Redford, Bochco among talent on tap

Turner Broadcasting’s upfront presentation to advertisers today will be heavy on star power — and symbolism.

Turner’s powerhouse TNT and TBS cablers are so determined to compete in the same arena as the broadcast networks that they’ve boldly skedded their programming presentation in the middle of broadcasters’ marathon week of upfront announcements.

Turner Entertainment prexy Steve Koonin will tubthump TNT’s ambitious plan to field an all-original primetime sked Mondays, Tuesdays and Wednesdays by 2010 during the 90-minute presentation at the Hammerstein Ballroom.

To achieve their lofty goals, Koonin and Michael Wright, senior veep and head of programming for TNT, TBS and TCM, have engineered a high-octane development slate featuring such marquee producers and creatives as Ridley Scott, Steven Bochco, Dean Devlin, Mark Burnett, Robert Redford, Ray Romano and Betty Thomas as well as Greer Shephard and Michael M. Robin, producers of TNT’s top-rated skein “The Closer.” There’ll be additional big names revealed during the upfront, but Turner is keeping a tight lid on that news.

Koonin is convinced that the symbolism of charging into the teeth of the broadcasters’ upfronts will not be lost on media buyers. The message Koonin wants Madison Avenue to take away is that TNT and TBS are closer than most people think to directly challenging the Big Four in primetime for market share in viewers and ad dollars.

“Already what I call the top-tier cable networks beat a number of broadcast networks regularly in time periods covering between 30% and 40% of the primetime schedules,” Koonin told Daily Variety.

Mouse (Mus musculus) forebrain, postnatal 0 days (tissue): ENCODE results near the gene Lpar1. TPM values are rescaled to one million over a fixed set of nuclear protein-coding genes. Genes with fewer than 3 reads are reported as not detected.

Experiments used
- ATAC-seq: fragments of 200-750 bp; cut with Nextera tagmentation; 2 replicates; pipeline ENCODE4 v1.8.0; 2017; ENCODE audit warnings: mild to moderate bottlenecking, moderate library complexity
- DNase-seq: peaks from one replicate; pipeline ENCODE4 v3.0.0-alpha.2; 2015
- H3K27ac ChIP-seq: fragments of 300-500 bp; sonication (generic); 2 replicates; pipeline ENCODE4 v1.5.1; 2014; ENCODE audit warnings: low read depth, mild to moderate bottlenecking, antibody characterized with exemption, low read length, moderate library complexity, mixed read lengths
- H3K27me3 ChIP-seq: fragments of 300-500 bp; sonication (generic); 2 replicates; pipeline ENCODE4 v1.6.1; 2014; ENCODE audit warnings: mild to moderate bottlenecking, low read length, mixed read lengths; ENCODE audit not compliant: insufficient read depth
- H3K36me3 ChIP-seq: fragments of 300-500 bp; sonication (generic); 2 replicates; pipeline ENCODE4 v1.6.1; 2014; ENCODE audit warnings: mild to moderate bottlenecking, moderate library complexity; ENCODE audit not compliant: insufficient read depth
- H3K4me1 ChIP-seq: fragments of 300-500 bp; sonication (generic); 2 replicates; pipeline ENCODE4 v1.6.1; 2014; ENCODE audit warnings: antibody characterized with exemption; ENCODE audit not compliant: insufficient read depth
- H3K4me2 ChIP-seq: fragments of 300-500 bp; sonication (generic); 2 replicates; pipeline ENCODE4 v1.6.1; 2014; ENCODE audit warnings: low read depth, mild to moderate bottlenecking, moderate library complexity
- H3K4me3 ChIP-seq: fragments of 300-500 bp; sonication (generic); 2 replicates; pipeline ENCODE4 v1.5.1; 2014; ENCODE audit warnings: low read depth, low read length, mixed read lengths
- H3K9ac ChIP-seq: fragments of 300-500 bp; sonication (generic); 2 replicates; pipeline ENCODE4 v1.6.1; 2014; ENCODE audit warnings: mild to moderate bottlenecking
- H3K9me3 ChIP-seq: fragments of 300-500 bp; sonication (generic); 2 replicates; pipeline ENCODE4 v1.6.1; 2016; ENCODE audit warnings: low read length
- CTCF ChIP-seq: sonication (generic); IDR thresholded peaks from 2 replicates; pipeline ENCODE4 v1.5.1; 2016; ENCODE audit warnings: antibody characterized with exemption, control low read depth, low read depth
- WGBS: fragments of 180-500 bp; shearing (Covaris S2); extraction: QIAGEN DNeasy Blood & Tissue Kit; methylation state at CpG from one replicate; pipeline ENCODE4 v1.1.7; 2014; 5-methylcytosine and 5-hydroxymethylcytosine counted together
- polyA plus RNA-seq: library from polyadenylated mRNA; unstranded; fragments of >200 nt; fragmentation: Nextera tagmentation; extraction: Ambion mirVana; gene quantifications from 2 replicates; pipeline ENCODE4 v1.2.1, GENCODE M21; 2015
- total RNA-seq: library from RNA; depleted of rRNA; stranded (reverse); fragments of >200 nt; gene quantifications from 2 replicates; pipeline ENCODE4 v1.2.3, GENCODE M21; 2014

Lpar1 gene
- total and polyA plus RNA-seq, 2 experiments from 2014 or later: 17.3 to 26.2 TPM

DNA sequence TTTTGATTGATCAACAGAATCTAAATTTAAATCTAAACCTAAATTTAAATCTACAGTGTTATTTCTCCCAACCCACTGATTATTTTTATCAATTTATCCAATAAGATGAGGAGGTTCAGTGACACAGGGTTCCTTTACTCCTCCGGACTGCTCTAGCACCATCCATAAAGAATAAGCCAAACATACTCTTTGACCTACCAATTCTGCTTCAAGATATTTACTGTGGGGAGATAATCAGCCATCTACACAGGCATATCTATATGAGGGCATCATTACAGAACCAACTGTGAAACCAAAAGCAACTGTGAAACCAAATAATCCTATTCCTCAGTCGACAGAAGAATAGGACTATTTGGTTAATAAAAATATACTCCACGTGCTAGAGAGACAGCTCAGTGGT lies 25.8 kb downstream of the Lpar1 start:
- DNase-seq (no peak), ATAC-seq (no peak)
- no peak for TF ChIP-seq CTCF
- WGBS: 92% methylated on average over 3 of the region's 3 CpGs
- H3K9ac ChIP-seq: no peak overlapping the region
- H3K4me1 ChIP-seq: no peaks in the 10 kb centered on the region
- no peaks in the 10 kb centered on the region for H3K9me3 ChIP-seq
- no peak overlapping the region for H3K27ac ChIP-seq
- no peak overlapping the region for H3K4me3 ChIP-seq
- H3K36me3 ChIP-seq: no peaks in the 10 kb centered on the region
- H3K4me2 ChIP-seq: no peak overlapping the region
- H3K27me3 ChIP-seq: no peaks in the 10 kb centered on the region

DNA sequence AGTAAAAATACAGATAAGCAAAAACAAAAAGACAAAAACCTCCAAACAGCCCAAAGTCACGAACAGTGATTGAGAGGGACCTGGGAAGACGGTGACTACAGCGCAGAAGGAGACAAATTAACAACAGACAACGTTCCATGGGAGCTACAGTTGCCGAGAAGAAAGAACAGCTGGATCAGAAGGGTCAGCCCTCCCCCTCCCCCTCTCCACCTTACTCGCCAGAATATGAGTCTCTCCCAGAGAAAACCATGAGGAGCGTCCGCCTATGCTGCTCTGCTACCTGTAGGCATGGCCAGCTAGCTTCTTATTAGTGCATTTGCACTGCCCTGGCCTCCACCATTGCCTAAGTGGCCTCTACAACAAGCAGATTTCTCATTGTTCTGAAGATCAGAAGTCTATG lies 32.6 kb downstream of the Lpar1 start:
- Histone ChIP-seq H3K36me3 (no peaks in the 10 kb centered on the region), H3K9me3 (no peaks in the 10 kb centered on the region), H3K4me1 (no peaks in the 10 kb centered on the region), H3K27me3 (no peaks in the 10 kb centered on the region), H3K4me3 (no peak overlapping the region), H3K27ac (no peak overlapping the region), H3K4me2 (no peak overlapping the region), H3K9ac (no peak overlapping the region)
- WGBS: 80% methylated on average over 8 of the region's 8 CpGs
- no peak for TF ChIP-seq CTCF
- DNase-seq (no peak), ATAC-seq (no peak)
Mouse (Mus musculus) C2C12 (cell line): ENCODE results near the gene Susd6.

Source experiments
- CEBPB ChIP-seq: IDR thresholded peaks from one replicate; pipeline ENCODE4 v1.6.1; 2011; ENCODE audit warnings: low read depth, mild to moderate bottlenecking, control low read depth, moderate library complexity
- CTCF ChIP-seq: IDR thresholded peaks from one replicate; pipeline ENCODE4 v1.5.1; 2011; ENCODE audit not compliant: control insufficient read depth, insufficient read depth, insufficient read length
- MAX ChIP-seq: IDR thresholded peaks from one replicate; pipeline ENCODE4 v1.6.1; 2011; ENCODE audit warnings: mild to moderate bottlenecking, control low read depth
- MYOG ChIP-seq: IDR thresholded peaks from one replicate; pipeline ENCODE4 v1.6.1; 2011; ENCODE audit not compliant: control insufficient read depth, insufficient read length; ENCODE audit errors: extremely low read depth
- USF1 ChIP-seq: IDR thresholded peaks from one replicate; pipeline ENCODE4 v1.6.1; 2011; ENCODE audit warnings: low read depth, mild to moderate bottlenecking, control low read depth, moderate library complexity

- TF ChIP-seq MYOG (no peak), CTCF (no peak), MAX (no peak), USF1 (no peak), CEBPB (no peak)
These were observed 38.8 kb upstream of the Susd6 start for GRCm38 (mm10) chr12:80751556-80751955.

Turner’s goal is to raise that percentage in 2010, when TNT plans to schedule nine scripted original primetime series — three each on Monday, Tuesday and Wednesday.

Turner is taking on broadcast TV not just in the linear primetime schedule but “in all of the multiplatform areas,” said Koonin. That will allow people to get episodes of new series through video-on-demand, streaming video on the Internet and digital downloads via everything from iTunes to cell phones.

All of these uses of expensive new series, he said, will be explored as a way to offset their high production costs.

The common thread of scripted-series development for Turner, Koonin said, is “personal drama.” He’s wary of trying to emulate HBO or FX with edgy, boundary-pushing shows because they have to play later in primetime, which reduces their flexibility, and they may have trouble harvesting big bucks in the syndication marketplace.

The ancillary-market issue is becoming more important to Koonin because both TBS and TNT plan to produce lots of inhouse shows, giving Turner total control of their distribution on all platforms. Two examples of this ownership are sitcom “The Bill Engvall Show” on TBS and the pilot of Romano’s hourlong TNT drama series “Men of a Certain Age.”

At the same time, TNT’s original programming push is making it a more attractive outlet for the major TV studios to target. Cabler has an ensemble legal drama, “Raising the Bar,” from Steven Bochco and ABC Studios, ready to preem in fall. Also set for debut later this year with a 13-episode order is “Leverage,” a caper-actioner starring Timothy Hutton from Devlin’s Electric Entertainment.

Ramping up the volume of new shows will also permit TNT and TBS to reduce a bit their dependence on rerun programming, particularly high-cost series including “Without a Trace” and “Cold Case” that have proved disappointing in the ratings.

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